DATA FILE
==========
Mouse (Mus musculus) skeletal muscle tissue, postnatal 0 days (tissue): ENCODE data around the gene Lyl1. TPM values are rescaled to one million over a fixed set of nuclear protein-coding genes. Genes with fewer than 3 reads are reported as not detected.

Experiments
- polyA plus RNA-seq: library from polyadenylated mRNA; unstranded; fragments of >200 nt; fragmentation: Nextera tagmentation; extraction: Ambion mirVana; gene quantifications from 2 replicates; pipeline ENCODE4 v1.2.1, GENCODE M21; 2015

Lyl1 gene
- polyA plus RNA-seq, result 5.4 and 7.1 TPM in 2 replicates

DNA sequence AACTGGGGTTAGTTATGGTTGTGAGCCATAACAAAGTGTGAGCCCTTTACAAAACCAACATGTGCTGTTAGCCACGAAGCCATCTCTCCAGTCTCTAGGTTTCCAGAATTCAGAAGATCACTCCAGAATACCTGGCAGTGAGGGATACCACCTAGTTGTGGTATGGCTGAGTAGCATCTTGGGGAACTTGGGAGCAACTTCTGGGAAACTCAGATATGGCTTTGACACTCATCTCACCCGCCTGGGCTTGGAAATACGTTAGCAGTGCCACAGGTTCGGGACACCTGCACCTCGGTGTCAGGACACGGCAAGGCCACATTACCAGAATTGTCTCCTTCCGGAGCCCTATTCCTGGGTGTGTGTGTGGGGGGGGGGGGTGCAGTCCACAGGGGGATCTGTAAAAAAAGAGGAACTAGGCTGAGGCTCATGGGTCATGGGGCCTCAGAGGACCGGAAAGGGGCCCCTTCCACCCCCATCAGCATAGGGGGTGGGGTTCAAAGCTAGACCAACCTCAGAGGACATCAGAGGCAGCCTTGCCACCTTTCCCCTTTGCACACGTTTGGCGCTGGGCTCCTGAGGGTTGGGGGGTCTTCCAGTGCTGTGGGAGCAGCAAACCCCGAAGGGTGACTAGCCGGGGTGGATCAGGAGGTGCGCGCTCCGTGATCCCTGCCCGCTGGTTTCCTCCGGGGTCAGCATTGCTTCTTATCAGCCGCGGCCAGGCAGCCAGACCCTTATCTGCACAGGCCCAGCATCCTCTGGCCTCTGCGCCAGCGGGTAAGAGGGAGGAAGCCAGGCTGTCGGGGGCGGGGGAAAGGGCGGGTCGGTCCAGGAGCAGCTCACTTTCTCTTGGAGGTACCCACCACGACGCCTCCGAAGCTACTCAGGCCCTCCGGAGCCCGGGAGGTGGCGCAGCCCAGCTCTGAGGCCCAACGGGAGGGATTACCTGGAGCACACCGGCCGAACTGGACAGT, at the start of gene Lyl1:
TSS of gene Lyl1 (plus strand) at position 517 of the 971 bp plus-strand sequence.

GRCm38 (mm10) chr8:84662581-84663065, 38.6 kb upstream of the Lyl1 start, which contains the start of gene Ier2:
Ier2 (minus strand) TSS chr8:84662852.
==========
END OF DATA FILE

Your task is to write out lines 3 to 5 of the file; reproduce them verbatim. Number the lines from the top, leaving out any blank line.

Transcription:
- polyA plus RNA-seq: library from polyadenylated mRNA; unstranded; fragments of >200 nt; fragmentation: Nextera tagmentation; extraction: Ambion mirVana; gene quantifications from 2 replicates; pipeline ENCODE4 v1.2.1, GENCODE M21; 2015

Lyl1 gene
- polyA plus RNA-seq, result 5.4 and 7.1 TPM in 2 replicates